A couple of weeks ago I mentioned Pink’s nursery in Aylmer, where I got some information about the fungal infection that is browning off all my crowded iris rhizomes.
While conversing with horticulturist Joanne Harris at Pink’s, she mentioned a website from which gardeners can order insects.
That’s right, insects.
Many gardeners are using the NIC method of protecting their perennials, annuals and vegetables from persistent insect predators by fighting them naturally, with “good” insects. In fact, longstanding readers of my column may recollect that about 5 years ago, Eric and I purchased bags of ladybugs (live) and preying mantis cocoons from Loblaws. (The bag of ladybugs was alarming as it heaved and moved, all on its own, in our grocery cart!)
We took Ms. Harris’ advice and for interest we ordered the catalogue from NIC (Natural Insect Control) via their website found at www.naturalinsectcontrol.com
For those of you who don’t have internet access, here’s what the catalogue is all about.
First, it is sorted into an easily-readable list of “Problems and Answers.” Here’s where you look up an alphabetical list of insect pests, from “Alfalfa Weevil, Ants and Aphids to White Grubs, Whiteflies and Wireworms.
On the opposite page is the list of corresponding pest answers which include such things as Ladybugs, purple martin houses, slug pots, white and yellow sticky cards and a host of other intriguing insect and other environmentally friendly solutions.
Throughout the 64-page catalogue there are useful tips and comments.
First of all, there’s the timely reminder: “Pest insects only attack weak plants. Proper management -- feeding and watering, particularly under stress (drought, heat, etc.) will be the biggest factor in having few insect problems.”
Owners Dave and Sandy Mitchell obviously are serious about fighting pests with good insect predators. They recommend what they call the “IPM”, or Integrated Pest Management practices. Here’s their four-step process “To bring together in unity, to control pests:
1. Beneficial insects and organisms
2. Management & cultural techniques.
3. The use of traps and lures for monitoring and trapping pests
4. The proper use of non or low toxicity substances.”
In other words, the couple claim the best approach is “Working with Nature.”
Many people call this approach “biological control” and their definition of this is “use of natural enemies, e.g. parasites, predators, companion planting, working together to control pest insects.”
Okay, so let’s look inside the catalogue and see what we think of it.
First off, I think they could dispense with some of the cutesy sayings such as “Tree Definition: A large woody plant once common worldwide.” However, the impact of such punchy call-out phrases does cause one to reflect...
But before trying to figure out what insect to purchase, gardeners must correctly identify what pest is damaging their plant.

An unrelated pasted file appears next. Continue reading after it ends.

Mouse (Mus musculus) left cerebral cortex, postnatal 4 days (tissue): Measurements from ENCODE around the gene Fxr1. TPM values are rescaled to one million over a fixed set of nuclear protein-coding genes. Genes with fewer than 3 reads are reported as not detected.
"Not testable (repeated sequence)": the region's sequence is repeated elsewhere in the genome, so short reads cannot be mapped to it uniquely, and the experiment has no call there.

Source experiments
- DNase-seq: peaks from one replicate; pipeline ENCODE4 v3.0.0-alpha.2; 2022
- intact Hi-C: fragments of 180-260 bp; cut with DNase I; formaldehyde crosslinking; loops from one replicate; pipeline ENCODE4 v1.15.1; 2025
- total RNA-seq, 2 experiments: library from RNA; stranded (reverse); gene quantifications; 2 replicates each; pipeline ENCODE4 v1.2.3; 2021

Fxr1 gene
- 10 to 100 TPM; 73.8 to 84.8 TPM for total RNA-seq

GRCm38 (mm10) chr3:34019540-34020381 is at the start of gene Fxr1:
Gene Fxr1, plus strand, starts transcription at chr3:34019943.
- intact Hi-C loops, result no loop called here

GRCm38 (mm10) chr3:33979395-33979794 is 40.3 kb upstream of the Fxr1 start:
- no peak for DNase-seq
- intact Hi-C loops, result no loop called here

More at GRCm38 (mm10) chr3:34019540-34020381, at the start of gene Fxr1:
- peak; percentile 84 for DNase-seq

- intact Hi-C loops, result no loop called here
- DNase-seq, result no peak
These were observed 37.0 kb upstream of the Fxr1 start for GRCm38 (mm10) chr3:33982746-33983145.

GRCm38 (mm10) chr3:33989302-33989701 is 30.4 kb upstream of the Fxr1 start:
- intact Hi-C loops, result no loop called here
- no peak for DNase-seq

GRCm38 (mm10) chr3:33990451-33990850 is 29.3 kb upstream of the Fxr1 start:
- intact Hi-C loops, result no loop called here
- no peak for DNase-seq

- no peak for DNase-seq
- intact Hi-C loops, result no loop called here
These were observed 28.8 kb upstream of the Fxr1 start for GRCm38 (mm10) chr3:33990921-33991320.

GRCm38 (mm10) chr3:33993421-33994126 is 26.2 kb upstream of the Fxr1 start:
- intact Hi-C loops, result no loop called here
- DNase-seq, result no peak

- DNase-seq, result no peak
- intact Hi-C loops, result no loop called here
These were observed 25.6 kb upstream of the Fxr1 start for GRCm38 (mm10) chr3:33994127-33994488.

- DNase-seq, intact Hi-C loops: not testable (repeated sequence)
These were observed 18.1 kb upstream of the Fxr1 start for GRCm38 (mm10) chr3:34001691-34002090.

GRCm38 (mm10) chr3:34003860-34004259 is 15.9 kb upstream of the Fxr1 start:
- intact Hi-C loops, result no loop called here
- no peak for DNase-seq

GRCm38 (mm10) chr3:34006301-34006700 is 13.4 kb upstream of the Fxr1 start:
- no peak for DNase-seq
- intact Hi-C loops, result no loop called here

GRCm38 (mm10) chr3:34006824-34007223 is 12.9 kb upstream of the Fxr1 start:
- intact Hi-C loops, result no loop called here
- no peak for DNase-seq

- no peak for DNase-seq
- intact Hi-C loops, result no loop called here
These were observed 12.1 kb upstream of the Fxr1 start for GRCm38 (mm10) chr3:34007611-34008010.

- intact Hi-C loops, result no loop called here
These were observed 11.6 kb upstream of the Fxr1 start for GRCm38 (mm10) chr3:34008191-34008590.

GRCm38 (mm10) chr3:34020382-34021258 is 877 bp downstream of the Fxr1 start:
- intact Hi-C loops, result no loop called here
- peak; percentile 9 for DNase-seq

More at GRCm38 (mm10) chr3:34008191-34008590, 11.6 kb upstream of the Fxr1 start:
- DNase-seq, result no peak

Here’s where a handy item on page 14 comes to the fore. Called a mini microscope, this 30x magnification item surely isn’t for insect-challenged (read, squeamish) folks like me. Oh well, I have to learn how to overcome my dislike of squirming maggot-like critters someday and perhaps this is the time?
This $22.95 item is described as “Large 30 power, mm view field, rugged, lightweight with a fully adjustable centre focus wheel, predirected long-life bulb in a protective vinyl storage case. For the bugged-out gardener, perhaps you can give it to coin and stamp collectors...
Once you have identified the critter munching your garden, then you can consider ordering the appropriate predator.
Although I did not get the anticipated deluge of aphids this year on my trumpet honeysuckle vine, I learn from this catalogue that ladybugs are eager predators. I discover that 1,000 ladybugs cost $9.95 and that the ladybug larvae (a photo reveals what they look like) devours “hundreds of aphids” in its three to four-week life. A related species, the twelve-spotted lady beetle also eats aphids at the rate of 10-55 pests/day.
Several other parasites devour aphids, including lacewings, praying mantis, and aphidoletes aphieimyza, a tiny fly-like midge.
Other scourges of the garden include scale, whose predators include aphytis melinus, a tiny golden chalcid wasp that lays up to 25 eggs underneath female scales. A photograph of scales reveals each critter to be something that resembles a snail-shell.
Mealybug controls include a cryptolaemus montrouzieri, an Australian lady beetle which feeds on mealybugs, long-tailed mealybugs, aphids and soft-shelled scale. But note that some predator insects are expensive: these cost $85 for 100 larvae.
Now, once you have bought your parasites and they arrive in their cotton bags at your mailbox, how do you deal with them?
Every parasite mentioned has complete instructions describing such things as the temperature range the species requires, how it is shipped (e.g. at the pupa stage), how to release the insect and at what rate (for instance 250 per “hot spot” for 3 releases).
Other products may prove useful, such as the “Release points” described as being particularly useful for mite predators. This appears like a cone which is suspended from the petiole of a leaf, for example. Touted as being useful for “keeping your beneficial insects on your plants and off the floor” they are “reusable and available in green for camouflage and white for easy refilling.”
Want to find out more about NIC? Here’s how to contact them.
NIC Natural Insect Control, RR #2, Stevensville, Ontario, L0S 1S0. Tel: (905) 383-2904; Fax: (905) 382-4418; E-mail: firstname.lastname@example.org
Now, can’t you all imagine how our Pontiac Post offices will enjoy processing and delivering your order?
Katharine Fletcher is a freelance writer based near Quyon. Contact her at email@example.com